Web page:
The % you used are rather misleading when you look at actual numbers and a 48.9FF% is him being 186-194. Far from dragging anyone down.

While I tend to agree with the use of advanced stats, and will vehemently argue against those who choose to use them only for checking to see if their eyeballs are right (it works both ways; if they say something you don't think is right you have to at least consider it and look into it)...the biggest issue here is actually lack of confidence intervals.

In any real research that use methods like this to make comparisons between groups that actually mean something in life (like, crime, poverty etc), they will ALWAYS state the confidence interval of two percentages. These confidence intervals MUST NOT overlap if we want to conclude the two groups are really different. If they do overlap, then the difference between the two percentages is likely meaningless, and just due to random chance.

I love advanced stats, and I think they are useful to use for hockey analysis, but I have always wondered why confidence intervals and significance tests are never reported.

Differences between two groups can be real, or they could just be random and meaningless. To sort through that using statistics, you also need to report on these.

So is the difference in Russells fenwick vs. rest of team meaningful, or just random variation? Present the confidence intervals you are better able to answer that question.

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#112 ChinookArchYYC
December 03 2016, 05:31PM
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You know who could be had on the right side D? Dennis Wideman, PP specialist. Unite Widedog with Russell. Pure magic!

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#113 L
December 03 2016, 06:27PM
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Jason Gregor wrote:

You use terms like dragging everyone down, which is rather misleading when you look at all numbers.

Most important stat for me in games is goals, with shots on goal 2nd most.

Here are some EV numbers I think are important.

Goals For/against 14-7. Shots For/against 140-136

I'm not sure where he is dragging people down.

He also has been playing is offisde. He has versatility to play both L and R, which really comes in handy with the injury to Nurse.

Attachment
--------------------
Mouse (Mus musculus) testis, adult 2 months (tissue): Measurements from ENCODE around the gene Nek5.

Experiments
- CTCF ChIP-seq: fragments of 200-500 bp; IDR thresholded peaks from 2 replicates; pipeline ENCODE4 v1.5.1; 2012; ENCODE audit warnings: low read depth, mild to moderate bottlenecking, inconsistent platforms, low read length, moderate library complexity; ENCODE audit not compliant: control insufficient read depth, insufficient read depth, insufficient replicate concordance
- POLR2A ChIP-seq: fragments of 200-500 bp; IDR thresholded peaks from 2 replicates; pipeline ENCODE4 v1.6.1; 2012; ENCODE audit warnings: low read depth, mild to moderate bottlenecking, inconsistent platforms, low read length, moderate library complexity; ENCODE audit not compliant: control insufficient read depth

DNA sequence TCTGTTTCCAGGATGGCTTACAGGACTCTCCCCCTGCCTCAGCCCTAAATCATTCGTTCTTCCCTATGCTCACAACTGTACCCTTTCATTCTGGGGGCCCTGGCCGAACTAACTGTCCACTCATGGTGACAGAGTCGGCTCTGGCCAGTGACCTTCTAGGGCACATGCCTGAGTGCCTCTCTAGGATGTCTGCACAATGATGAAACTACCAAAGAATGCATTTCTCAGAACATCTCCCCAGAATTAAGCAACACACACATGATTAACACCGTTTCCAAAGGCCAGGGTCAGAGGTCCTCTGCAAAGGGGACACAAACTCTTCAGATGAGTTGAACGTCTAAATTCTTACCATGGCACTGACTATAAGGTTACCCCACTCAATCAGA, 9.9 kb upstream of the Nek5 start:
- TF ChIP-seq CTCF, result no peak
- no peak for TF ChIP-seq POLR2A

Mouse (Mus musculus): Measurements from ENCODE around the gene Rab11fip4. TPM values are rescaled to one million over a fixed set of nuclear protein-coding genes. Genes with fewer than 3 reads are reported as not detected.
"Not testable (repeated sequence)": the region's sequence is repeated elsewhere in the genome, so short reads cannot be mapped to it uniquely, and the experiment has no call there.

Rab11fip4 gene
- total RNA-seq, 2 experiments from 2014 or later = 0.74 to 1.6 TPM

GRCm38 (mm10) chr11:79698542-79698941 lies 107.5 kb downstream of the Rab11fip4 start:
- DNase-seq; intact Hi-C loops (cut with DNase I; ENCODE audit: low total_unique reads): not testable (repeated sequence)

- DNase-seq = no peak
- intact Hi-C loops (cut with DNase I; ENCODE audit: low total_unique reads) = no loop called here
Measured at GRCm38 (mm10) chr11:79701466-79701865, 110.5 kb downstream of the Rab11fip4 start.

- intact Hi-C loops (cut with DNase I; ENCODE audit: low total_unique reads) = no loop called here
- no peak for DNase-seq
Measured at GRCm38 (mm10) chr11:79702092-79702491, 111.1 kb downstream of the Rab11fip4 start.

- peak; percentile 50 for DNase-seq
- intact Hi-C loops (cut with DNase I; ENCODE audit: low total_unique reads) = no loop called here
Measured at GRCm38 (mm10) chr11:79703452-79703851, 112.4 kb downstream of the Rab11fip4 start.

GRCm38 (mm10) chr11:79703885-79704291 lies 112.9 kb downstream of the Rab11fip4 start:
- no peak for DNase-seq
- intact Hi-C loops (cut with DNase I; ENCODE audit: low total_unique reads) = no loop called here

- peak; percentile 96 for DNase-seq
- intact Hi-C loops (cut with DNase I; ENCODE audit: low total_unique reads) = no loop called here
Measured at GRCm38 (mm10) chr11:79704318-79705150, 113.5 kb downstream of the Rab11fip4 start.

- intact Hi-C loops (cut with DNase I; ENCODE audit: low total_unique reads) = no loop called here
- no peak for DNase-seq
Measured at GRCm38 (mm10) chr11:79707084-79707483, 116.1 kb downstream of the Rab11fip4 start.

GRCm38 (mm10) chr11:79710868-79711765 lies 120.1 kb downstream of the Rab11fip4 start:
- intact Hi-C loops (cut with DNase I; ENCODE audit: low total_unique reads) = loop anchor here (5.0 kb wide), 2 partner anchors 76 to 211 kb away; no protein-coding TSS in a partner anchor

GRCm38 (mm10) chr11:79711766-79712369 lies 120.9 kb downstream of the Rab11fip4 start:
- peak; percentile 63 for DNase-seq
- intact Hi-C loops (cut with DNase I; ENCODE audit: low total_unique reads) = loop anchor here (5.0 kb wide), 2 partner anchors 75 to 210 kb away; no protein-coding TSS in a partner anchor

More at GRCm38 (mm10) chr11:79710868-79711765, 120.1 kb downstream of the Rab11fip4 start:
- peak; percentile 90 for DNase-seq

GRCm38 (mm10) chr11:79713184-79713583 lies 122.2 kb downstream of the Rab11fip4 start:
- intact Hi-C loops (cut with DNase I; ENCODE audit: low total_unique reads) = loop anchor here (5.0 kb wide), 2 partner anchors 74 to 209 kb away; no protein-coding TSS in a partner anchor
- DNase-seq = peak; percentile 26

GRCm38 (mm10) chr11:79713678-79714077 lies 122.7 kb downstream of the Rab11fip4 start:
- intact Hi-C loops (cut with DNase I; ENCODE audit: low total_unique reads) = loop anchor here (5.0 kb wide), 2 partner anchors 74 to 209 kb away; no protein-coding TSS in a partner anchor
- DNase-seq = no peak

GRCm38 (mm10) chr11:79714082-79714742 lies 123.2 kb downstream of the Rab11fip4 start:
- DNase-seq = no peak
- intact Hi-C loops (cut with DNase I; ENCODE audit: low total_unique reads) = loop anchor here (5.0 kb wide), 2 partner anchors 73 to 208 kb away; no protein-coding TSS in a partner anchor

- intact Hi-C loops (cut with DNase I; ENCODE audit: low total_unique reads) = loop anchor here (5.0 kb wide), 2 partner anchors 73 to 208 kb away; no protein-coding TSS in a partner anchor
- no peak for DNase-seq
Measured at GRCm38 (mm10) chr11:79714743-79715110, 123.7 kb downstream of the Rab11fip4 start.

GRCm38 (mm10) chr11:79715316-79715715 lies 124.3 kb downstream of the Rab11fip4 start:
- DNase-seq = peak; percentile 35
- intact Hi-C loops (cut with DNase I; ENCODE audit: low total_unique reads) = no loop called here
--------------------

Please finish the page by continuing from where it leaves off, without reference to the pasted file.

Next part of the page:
Russell isn't a dominant top pair defender, nor is he paid close to one, but he is a solid player and by no means is he dragging those around him down. I don't see.

The % you used are rather misleading when you look at actual numbers and a 48.9FF% is him being 186-194. Far from dragging anyone down.

*slow clap, medium speed clap, fast clap, screaming in happiness*

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#114 Admiral Ackbar
December 03 2016, 06:29PM
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Sorensenator wrote:

It was also under Eakins while Dellow was employed who advocated the same advanced stats mentality. Didn't work out so well.

What sublime conjecture as he joins the pitchfork mob accusing Matt of the same obtuseness. Homegrown hypocrisy at its best.

Advanced stats are currently flawed in that they lack a large enough data pool to have sufficient strength to be a quality predictor of success. The only stat with enough data is Corsi and even those P-values are high with wide confidence intervals - yes, most of you don't like math but this is a math argument against the current brand of analytics.

Advanced stats in hockey are in its infancy because trials (shots) has such diversity in its quality that can't easily be reduced to a number. Baseball on the other hand is beautiful in how all trials (pitches) are equal.

Kris Russell is an OK hockey player. I'd use him as a good 5-6 option. It's obvious that he leaves a wide gap against his opposition and allows easy entry. He also cleans up his own zone well. That puts the Oilers in a worse position than simply preventing the zone entry by closing gaps before or at the blue-line (Klef does this masterfully).

Russell is a stop-gap, a band-aid at best. He's not as good as Brandon Davidson (who's cheaper). If he can be signed for less in the identical scenario next year, worth a thought.

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#115 Towersofdub
December 03 2016, 06:41PM
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Gravis82 wrote:

To add to that, most statistics dont explain why.

You first need to have a hypothesis of why you think a better fenwick = better player, and are able to explain how you think that happens. Once satisfied with that, you can test the numbers.

If you dont agree with fenwick, you are essentially disagreeing with the theory that shots, as they are counted for fenwick %, have no bearing at all on goal scoring (both for or against).

Or, that they do, but something more important that we are not yet measuring, is missing. Which is fair.

But what is that missing thing? Why do you think it is important? How do you think it affects goal scoring? And how could you test it?